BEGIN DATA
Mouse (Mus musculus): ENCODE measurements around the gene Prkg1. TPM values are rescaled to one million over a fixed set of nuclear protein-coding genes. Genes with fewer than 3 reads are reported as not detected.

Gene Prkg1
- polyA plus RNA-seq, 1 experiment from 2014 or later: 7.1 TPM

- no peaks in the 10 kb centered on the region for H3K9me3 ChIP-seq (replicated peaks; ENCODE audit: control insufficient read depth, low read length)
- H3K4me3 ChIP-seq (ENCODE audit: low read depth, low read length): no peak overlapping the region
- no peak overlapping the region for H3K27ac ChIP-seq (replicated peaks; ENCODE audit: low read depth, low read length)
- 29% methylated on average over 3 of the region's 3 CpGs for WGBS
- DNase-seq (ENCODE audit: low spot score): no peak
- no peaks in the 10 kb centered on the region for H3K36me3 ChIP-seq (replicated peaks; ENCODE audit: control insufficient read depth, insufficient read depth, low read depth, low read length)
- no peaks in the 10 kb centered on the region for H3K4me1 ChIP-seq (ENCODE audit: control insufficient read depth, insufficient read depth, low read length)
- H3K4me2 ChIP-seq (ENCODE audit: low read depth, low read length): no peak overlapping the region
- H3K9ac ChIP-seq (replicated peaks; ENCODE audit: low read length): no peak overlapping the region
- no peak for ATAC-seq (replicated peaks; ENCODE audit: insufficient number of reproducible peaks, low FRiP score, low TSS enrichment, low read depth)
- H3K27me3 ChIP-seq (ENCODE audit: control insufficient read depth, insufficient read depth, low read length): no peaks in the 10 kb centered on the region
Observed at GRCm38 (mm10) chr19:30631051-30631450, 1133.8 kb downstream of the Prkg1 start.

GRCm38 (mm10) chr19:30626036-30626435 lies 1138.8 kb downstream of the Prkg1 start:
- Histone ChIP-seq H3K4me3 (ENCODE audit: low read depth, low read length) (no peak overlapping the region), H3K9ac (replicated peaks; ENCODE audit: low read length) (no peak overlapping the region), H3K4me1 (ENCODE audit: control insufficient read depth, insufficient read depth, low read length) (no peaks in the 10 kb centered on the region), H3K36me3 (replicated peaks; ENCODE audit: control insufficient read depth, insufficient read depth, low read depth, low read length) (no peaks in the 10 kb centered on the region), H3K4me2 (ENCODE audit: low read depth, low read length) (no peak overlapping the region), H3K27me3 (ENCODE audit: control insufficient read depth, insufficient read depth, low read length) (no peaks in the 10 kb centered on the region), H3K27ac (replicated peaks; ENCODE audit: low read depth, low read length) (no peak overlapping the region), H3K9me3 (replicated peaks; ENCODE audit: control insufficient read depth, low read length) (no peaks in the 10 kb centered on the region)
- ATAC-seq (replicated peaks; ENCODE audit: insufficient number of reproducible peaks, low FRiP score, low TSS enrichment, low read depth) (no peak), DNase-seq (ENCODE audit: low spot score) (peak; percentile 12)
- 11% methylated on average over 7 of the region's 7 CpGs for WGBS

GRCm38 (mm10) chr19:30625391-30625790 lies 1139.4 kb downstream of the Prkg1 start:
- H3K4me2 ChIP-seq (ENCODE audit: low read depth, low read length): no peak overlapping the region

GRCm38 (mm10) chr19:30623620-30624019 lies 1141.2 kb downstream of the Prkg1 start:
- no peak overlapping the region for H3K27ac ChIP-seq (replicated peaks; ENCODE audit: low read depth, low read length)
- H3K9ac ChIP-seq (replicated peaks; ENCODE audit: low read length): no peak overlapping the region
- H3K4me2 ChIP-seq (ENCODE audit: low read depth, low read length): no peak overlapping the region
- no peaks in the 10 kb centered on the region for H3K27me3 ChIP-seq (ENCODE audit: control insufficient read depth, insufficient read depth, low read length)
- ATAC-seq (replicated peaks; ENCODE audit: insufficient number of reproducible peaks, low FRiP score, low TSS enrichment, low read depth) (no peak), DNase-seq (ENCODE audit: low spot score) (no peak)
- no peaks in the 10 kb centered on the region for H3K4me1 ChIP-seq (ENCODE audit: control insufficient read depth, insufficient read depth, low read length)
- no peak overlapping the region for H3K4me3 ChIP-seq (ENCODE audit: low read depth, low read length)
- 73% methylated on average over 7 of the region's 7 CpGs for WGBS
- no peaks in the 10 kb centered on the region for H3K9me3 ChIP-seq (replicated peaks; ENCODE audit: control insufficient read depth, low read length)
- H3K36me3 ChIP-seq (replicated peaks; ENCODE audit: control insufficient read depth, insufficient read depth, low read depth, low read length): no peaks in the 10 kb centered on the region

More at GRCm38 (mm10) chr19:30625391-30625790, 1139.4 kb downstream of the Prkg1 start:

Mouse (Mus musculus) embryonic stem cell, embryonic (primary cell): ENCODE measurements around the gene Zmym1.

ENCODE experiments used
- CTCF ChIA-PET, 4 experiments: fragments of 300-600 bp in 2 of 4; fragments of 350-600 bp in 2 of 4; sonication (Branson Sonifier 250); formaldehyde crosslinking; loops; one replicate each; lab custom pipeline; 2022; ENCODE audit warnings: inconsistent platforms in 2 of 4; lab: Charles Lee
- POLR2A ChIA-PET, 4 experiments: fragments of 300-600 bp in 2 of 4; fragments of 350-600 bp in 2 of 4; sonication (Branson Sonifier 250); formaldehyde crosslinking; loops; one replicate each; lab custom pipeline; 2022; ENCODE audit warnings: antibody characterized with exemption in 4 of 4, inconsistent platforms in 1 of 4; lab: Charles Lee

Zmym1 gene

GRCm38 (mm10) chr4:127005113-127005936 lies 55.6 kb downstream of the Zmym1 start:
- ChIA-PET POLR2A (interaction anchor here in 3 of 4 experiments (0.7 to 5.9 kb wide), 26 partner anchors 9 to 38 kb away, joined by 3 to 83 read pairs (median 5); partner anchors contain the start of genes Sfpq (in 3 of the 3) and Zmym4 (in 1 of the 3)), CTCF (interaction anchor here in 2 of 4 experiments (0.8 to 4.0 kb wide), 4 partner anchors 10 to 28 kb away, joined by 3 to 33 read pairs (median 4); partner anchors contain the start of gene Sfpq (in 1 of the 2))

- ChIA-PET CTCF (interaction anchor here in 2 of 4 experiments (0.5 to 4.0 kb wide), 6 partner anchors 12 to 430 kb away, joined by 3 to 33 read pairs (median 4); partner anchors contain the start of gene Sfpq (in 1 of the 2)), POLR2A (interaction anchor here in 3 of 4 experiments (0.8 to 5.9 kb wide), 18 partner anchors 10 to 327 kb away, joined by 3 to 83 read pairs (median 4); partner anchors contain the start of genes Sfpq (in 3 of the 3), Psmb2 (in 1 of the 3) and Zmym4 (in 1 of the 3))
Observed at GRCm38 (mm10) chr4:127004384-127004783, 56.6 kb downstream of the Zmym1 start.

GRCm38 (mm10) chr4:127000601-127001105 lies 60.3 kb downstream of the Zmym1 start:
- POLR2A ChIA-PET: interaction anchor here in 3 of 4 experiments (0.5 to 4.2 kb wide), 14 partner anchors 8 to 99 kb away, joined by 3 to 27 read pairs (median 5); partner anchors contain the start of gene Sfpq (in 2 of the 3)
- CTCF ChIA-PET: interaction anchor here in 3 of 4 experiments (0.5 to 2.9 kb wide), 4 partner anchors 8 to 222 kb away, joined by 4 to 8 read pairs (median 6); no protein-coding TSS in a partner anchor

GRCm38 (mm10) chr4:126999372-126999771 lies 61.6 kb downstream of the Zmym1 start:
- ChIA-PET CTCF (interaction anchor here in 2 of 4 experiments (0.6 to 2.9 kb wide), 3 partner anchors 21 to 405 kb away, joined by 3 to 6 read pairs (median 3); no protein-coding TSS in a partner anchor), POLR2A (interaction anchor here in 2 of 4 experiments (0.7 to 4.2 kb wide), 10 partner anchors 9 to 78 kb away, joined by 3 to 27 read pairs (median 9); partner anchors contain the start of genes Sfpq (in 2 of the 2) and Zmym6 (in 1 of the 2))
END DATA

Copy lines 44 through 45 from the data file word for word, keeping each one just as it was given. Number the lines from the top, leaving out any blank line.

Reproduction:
- POLR2A ChIA-PET: interaction anchor here in 3 of 4 experiments (0.5 to 4.2 kb wide), 14 partner anchors 8 to 99 kb away, joined by 3 to 27 read pairs (median 5); partner anchors contain the start of gene Sfpq (in 2 of the 3)
- CTCF ChIA-PET: interaction anchor here in 3 of 4 experiments (0.5 to 2.9 kb wide), 4 partner anchors 8 to 222 kb away, joined by 4 to 8 read pairs (median 6); no protein-coding TSS in a partner anchor